The Cloud Mountains of Oaxaca

The two-night locale. A location in route to another location. A stopover. A necessity. A spot between better spots. A spot that, if had it sucked, would’ve been a one-night spot. However, something about it, something cool or unique or something, added a night. Ecoturixtlan was a two-night locale.

Ixtlán de Juárez

We’d planned to stay another night in Oaxaca. Then we saw toilet paper in the pools at Hierve El Agua and hit the road. Yet we knew we couldn’t make the next circled spot on our paper map (a real paper map, one of those artifacts from a bygone era) that day. We frantically searched iOverlander and Google for an in-between spot.

That effort landed us in Ixtlán, a pueblo that, according to an ecotourist guide we overheard the next day, has the best recreational basketball team in the region. And he should know. These towns, Pooled Towns, as some call them, not only share a common ancestry, but also interconnecting mountain biking and hiking trials, commerce, resources, and sustainability. Trees support their livelihood — most of the craft furniture sold in the state of Oaxaca is made up here — and they’ve decided [heavy sarcasm forthcomeith; be warned] not to sever the hand that feeds them.

Smarty-pants From Yale

It’s a curious phenomenon, a form of non-federal, regional collectivism that we’re unaccustomed to in the States. It was so curious that a group of graduate student researchers from Yale — yes, the Yale — were there, while we were there, attempting to understand what the heck these pueblos were doing. I hope they figure it out. I’m still a little confused by it all.

Single Track?

You’d be hard-pressed not to be impressed by the environmental effort. I was more concerned with mountain biking, though. I’ve only been thrice on this trip, once near San Diego, once in Baja, and once here. Andrea and I have been questioning, with annoying regularity, whether bringing the bikes was a mistake. They’re getting abused, darn near decimated, on the back of our van. And we hardly ride them. This ride made me stop questioning our decision. For a week at least.

The single track was covered by slick leaves. I lost the trail, and the wheels beneath me, within the first kilometer, so I reverted to the gravel service road. It had lots of descents, switchbacks, boulders, and thick, gnarly roots. The clouds also keep the soil damp, so it had excellent traction, like riding in the Boise foothills after a light rain. Overall, an enjoyable and challenging ride. For me at least. And only for about an hour and a half — as long as my lungs, legs, and butt could tolerate.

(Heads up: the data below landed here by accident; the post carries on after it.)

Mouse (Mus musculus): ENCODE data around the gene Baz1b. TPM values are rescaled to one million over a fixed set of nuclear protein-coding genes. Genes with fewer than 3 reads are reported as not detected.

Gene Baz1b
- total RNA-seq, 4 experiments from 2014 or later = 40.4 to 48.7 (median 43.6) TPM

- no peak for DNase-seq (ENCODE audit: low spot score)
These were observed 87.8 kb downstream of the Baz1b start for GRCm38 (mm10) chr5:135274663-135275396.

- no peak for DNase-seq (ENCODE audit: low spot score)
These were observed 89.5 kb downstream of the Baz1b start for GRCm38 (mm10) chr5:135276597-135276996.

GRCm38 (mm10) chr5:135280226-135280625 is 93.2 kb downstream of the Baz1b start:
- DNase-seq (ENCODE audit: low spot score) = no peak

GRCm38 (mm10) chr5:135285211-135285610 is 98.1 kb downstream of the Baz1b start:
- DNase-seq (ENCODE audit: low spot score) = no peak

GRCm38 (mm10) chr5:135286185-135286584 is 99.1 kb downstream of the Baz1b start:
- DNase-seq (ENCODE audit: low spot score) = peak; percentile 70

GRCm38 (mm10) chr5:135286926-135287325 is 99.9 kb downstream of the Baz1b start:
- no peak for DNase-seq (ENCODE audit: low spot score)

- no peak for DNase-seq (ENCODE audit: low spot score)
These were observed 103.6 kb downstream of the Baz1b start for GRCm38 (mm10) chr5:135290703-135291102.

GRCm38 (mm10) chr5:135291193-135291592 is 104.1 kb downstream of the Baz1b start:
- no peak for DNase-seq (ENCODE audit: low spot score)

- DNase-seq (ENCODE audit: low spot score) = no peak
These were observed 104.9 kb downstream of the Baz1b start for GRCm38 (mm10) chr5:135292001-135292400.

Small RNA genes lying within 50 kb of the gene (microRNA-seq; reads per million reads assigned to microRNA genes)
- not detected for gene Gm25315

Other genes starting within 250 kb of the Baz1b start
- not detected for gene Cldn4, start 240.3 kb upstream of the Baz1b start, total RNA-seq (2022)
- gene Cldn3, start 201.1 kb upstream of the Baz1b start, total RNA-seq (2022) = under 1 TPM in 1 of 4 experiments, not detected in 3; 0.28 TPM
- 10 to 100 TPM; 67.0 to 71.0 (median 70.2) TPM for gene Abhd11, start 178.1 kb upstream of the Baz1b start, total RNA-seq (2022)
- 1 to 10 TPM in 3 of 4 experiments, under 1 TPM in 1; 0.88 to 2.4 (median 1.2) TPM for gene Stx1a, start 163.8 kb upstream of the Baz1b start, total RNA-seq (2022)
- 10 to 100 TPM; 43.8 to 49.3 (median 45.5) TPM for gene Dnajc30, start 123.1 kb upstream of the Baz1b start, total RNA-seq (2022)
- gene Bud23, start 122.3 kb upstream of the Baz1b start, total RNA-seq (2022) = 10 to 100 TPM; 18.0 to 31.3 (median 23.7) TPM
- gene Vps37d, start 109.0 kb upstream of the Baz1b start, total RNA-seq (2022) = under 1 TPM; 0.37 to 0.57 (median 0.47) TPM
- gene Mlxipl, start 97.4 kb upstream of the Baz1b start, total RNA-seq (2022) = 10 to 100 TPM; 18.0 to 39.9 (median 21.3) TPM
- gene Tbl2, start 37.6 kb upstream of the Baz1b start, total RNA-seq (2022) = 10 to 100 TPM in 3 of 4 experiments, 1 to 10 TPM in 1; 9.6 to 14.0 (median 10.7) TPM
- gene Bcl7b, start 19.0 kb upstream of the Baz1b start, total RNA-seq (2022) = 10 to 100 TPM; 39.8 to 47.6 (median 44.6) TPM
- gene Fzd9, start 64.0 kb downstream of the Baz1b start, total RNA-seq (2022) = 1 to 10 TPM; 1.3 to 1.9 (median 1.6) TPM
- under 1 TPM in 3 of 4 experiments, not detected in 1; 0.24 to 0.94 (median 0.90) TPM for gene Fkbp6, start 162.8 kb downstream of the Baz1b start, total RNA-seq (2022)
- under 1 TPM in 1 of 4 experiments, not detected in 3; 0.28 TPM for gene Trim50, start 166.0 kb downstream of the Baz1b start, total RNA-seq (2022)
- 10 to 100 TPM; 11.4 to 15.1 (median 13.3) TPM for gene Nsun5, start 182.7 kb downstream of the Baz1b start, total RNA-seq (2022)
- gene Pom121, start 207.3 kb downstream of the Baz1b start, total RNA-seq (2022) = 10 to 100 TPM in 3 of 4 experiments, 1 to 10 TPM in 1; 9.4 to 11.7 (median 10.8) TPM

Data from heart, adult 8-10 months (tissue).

The campground, just outside of Ixtlán, reminded me of a church camp. Sleeping quarters, meeting and mess halls, ropes courses, zip line, ampitheatre, stage, fire pit, and ample hiking trails (one to a large gruta; see below). Was just missing that one annoying dude belting out slightly off-tune songs on his acoustic guitar at all hours of the day. It was also missing other humans. We had the place to ourselves the first night. We shared the second night with the Yale students.

The 175

We were warned about Highway 175. It’s hilly and windy. One lady said she vomited the last time she drove it. I stuck up my noise in the air. I’m from Idaho after all. We drive these types of roads in our sleep and through dozens of feet of snow. Hilly and windy? Ha! Try mountainy and twisty and get back to me.

They weren’t wrong…. It was like the road to Bogus Basin on steroids. Or crack. Or whatever drug causes you to do crazy things and lose your teeth. Meth. Yeah, I think that’s it. It was six hours of switchbacks and potholes and topes (speed bumps) and a seemingly endless ascension. Paheli almost chucked. Andrea couldn’t talk. And our van hissed and cussed at us. I only caught glimpses of the spectacular cloud forest. One longing look would send you off a cliff.

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